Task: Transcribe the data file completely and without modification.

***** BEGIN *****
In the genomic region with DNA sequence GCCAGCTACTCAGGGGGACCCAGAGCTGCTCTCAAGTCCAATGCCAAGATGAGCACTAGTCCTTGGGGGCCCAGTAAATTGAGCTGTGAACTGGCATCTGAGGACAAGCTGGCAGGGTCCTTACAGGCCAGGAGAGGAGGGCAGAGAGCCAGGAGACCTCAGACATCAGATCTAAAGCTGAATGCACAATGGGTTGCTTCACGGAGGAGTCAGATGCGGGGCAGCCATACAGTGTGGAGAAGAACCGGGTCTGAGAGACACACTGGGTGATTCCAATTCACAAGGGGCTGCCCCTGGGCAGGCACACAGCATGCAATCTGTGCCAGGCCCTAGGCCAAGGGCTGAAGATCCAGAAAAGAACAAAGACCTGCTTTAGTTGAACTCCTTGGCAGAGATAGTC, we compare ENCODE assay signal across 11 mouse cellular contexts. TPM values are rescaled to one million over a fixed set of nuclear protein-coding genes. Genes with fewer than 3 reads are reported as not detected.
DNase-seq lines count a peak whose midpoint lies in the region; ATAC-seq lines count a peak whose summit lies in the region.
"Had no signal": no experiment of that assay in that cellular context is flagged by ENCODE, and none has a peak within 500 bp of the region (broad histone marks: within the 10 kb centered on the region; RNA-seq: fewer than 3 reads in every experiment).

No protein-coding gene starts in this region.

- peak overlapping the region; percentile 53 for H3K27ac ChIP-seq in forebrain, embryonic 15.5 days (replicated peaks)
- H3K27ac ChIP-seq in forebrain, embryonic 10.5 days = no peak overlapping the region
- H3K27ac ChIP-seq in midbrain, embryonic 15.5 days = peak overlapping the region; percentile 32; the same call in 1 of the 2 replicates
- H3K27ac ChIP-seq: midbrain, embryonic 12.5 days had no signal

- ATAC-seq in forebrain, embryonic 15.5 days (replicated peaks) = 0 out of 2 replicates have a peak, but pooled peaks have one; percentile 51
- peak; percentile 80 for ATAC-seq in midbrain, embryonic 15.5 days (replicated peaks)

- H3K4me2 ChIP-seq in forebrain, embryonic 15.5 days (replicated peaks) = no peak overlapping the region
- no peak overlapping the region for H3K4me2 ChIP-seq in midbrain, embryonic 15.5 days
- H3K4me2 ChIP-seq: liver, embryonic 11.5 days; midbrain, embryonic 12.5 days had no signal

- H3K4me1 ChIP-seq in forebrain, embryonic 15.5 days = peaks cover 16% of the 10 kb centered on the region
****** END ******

In the genomic region with DNA sequence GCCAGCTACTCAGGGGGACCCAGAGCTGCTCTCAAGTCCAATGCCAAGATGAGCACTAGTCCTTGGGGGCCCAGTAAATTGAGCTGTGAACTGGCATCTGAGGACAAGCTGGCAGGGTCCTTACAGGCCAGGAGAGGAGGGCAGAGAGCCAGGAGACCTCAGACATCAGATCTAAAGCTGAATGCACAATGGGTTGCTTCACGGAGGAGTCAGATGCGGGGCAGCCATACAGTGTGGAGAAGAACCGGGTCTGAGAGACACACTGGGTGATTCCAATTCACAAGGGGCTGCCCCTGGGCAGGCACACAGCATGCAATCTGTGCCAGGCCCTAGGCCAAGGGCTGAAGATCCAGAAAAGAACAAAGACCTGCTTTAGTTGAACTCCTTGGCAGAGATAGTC, we compare ENCODE assay signal across 11 mouse cellular contexts. TPM values are rescaled to one million over a fixed set of nuclear protein-coding genes. Genes with fewer than 3 reads are reported as not detected.
DNase-seq lines count a peak whose midpoint lies in the region; ATAC-seq lines count a peak whose summit lies in the region.
"Had no signal": no experiment of that assay in that cellular context is flagged by ENCODE, and none has a peak within 500 bp of the region (broad histone marks: within the 10 kb centered on the region; RNA-seq: fewer than 3 reads in every experiment).

No protein-coding gene starts in this region.

- peak overlapping the region; percentile 53 for H3K27ac ChIP-seq in forebrain, embryonic 15.5 days (replicated peaks)
- H3K27ac ChIP-seq in forebrain, embryonic 10.5 days = no peak overlapping the region
- H3K27ac ChIP-seq in midbrain, embryonic 15.5 days = peak overlapping the region; percentile 32; the same call in 1 of the 2 replicates
- H3K27ac ChIP-seq: midbrain, embryonic 12.5 days had no signal

- ATAC-seq in forebrain, embryonic 15.5 days (replicated peaks) = 0 out of 2 replicates have a peak, but pooled peaks have one; percentile 51
- peak; percentile 80 for ATAC-seq in midbrain, embryonic 15.5 days (replicated peaks)

- H3K4me2 ChIP-seq in forebrain, embryonic 15.5 days (replicated peaks) = no peak overlapping the region
- no peak overlapping the region for H3K4me2 ChIP-seq in midbrain, embryonic 15.5 days
- H3K4me2 ChIP-seq: liver, embryonic 11.5 days; midbrain, embryonic 12.5 days had no signal

- H3K4me1 ChIP-seq in forebrain, embryonic 15.5 days = peaks cover 16% of the 10 kb centered on the region